Lancaster Farming, Saturday, July 17,1971—9
John Todd, general manager, Otto Niederer
Sons, Inc., Pennington, N.J.
Northeastern 71 is slated for the Concord
Hotel, Kiamesha Lake, N.Y., Sept. 22-24.
In addition to the extensive educational
program, other features planned for the con
vention include commercial exhibits, a mar
ket egg show, the annual NEPPCO banquet,
a ladies’ and a youth program, and a differ
ent big-name floor show each night.
Rough and Tumble Museum
On July 24 Sept. 18, 1971
Contests open to farm tractors with rubber tires. No
four-wheel drive allowed. No dual tires or chains per
mitted. No steel wheels permitted.
Each tractor may be entered in more than one class,
but only once in each class.
Minimum drawbar length 18 inches from center of rear
axle to point of hook. Drawbar to be stationary in all
directions. 20 inches from top of hitching device to
Drawbars must be equipped with a hitching device or
clevis not more than 1 inch in thickness and must have
a 3 inch diameter opening. Pulling point may not be
more than 1% inches from back edge of the hitching de
vice. Tractors may not pull from tow or three point
hitching mechanisms.
No pressurized tanks allowed except LP gas.
All exhausts must discharge upward vertically above
the highest point of tractor and be securely attached.
Rain caps may not be used.
All weights must be safely secured to the tractor.
Contest limited to stock block tractors.
ALL TRACTORS must be equipped with a hood and
The length of hitch on an official sled shall be 38 inches
(plus or minus Vz inch) as measured from the point of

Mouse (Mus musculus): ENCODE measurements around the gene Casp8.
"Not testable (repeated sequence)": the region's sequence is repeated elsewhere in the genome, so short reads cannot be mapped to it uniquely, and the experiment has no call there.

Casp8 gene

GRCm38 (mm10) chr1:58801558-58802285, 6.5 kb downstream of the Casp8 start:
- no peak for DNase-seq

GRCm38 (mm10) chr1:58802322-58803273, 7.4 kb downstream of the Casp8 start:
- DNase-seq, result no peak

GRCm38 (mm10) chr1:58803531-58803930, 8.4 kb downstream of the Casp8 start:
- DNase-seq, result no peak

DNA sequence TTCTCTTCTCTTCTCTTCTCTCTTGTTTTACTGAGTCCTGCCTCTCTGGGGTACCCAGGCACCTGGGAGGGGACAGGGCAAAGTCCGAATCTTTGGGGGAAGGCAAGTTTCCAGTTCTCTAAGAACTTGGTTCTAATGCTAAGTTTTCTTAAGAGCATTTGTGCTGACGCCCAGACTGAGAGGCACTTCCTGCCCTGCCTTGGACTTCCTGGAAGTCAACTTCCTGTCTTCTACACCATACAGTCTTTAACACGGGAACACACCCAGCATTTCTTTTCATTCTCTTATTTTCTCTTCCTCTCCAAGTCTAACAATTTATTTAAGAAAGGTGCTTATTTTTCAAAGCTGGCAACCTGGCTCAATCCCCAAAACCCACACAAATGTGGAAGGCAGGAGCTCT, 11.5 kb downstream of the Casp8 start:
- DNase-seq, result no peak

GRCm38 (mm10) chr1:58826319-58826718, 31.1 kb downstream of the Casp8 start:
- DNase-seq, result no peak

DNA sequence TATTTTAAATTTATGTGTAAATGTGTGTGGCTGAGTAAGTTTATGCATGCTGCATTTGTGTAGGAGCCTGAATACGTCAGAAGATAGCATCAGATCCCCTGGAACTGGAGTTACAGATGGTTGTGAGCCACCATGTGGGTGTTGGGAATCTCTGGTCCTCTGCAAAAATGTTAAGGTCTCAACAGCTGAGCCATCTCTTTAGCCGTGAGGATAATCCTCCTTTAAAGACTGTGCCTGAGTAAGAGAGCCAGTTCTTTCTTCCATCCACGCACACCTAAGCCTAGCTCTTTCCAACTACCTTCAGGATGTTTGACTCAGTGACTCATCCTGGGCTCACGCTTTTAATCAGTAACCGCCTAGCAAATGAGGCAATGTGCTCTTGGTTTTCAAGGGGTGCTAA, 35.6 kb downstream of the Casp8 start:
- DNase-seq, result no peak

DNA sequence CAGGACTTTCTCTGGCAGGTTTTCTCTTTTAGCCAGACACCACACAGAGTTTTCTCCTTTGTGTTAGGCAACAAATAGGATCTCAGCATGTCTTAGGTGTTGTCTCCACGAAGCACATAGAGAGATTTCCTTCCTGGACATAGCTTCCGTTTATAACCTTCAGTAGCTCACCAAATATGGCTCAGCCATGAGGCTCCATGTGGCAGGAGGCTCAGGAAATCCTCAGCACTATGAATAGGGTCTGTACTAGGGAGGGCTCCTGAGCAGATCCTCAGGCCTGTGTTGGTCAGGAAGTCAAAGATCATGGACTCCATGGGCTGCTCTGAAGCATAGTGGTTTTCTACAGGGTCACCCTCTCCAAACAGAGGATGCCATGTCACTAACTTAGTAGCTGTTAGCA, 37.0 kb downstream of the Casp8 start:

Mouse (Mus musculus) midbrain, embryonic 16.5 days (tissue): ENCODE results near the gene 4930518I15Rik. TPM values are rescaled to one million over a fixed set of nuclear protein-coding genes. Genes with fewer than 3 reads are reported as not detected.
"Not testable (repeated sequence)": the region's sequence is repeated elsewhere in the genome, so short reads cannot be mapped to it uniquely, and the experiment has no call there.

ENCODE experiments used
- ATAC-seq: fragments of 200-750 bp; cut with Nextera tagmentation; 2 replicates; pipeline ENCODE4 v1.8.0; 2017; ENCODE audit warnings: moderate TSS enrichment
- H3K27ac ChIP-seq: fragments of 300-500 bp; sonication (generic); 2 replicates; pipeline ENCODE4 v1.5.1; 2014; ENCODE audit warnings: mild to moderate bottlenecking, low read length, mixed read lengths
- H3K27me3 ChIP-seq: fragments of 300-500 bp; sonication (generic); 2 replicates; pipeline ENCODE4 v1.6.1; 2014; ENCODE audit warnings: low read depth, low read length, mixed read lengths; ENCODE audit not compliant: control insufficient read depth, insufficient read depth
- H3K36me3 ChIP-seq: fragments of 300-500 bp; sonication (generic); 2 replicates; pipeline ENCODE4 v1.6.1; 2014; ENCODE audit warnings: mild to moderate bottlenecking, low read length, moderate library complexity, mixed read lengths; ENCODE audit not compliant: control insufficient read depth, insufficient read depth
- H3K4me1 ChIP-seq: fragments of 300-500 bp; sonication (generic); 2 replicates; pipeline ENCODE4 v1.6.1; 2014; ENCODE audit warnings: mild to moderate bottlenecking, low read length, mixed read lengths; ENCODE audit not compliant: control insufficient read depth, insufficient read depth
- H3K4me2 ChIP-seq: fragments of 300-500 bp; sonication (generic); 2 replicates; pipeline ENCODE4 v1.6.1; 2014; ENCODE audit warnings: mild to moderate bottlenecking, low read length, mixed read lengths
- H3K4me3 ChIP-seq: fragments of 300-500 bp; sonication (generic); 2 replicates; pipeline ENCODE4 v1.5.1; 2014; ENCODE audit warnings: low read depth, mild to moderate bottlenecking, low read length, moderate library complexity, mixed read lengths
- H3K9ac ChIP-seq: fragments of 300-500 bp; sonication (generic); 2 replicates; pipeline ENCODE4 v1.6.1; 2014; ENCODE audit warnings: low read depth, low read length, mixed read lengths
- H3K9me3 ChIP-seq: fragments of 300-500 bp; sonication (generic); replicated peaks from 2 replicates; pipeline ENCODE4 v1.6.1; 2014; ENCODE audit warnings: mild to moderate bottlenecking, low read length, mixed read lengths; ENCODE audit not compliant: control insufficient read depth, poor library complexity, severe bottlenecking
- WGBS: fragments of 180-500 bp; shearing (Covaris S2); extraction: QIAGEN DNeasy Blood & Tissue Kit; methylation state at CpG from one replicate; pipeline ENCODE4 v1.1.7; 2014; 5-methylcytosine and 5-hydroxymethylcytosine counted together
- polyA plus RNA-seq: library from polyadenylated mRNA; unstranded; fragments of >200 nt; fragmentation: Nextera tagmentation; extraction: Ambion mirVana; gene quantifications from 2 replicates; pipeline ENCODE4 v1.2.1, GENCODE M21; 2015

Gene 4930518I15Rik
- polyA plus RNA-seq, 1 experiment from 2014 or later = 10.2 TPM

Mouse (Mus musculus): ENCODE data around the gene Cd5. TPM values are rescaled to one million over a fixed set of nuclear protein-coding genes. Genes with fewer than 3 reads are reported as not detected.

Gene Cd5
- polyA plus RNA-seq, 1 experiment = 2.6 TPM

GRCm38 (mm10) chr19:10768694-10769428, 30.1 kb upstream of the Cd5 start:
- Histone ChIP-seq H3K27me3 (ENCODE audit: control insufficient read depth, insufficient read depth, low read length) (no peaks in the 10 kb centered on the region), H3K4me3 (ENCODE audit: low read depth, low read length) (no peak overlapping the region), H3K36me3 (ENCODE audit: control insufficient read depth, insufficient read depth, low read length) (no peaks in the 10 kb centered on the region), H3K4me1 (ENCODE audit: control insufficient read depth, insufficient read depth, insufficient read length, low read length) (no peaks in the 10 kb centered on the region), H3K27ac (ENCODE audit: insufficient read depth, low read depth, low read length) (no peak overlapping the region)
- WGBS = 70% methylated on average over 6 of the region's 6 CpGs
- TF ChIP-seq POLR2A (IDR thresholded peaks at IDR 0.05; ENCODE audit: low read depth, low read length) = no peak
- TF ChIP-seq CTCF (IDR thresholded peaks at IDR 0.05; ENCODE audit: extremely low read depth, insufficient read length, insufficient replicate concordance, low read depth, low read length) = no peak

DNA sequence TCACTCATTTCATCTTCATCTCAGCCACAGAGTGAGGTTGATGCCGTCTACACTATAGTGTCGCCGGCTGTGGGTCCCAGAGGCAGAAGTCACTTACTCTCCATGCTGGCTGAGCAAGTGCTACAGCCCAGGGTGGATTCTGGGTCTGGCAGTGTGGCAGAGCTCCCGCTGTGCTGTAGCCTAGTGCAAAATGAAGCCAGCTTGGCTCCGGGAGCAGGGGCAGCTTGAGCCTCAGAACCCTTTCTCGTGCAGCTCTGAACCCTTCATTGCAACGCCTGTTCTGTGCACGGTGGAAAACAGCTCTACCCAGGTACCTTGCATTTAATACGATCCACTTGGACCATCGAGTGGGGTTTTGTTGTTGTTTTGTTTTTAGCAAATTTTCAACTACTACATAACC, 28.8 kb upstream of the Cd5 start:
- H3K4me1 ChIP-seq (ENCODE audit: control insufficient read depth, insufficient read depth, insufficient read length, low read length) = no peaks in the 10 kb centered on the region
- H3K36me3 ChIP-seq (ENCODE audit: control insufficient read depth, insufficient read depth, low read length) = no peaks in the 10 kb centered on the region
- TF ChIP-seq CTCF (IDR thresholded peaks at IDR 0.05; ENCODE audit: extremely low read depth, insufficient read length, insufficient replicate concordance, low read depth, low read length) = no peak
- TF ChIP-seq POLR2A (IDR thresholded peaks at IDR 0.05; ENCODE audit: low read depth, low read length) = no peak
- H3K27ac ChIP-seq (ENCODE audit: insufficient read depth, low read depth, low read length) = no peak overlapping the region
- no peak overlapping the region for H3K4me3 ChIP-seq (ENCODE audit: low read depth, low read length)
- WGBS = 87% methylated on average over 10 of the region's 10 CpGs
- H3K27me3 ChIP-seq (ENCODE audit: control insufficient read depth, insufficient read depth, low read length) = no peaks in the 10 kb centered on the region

contact of the hook to the hitching device rearward to
the point of hitch on the sled.
The weight classes are as follows; under 3,000 pounds;
under 5,000; under 7,000; under 9,000; under 12,000;
under 15,000 pounds.
The use of torque converters, automatic shifts, etc. will
be permitted during the pull.
Operators must remain seated during the pull and have
at least one hand on the steering wheel.
All pulls must start from a tight hitch no jerking
Tractors must be stopped immediately upon signal from
Tractors must be operated in a safe manner at all
Tractors and skid must remain within boundaries of
contest course during the pull.
Only one pull allowed each contestant unless tie is de
The pull shall be considered over when forward mo
tion of the load stops. The judge shall hold hole-digging
to a minimum.
Tractors will be weighed on R & T museum grounds
on newly installed platform scales. Weight will include
Three speed classes will be operated as follows;
1. Out of the field class under 4 MPH top speed
2. Stock block class under 8 MPH top speed
3. Modified or special engine class 8 MPH maximum
Fire extinguishers should be on each pulling tractor.
Almost anything goes but keep in mind the safety of the
crowd and yourself when, building and operating your
machine. *•
Violation of any rule constitute a disqualification.
Contest to be governed by judge or judges with all decisions
final. Judges have the right to stop and disqualify any
tractor if it is not being operated in such a manner as would
be considered safe.
Safety pays It doesn’t cost.
A tractor pull entrance fee of $5.00 per tractor will be
charged. This money will be awarded as prize money to
four (4) top winners in each class.
Admission to the grounds will be $l.OO per person. Food
will be available for the noon meal.
For further information contact
Daniel Brubaker
Phone (717) 442-4249 After 6 p.m.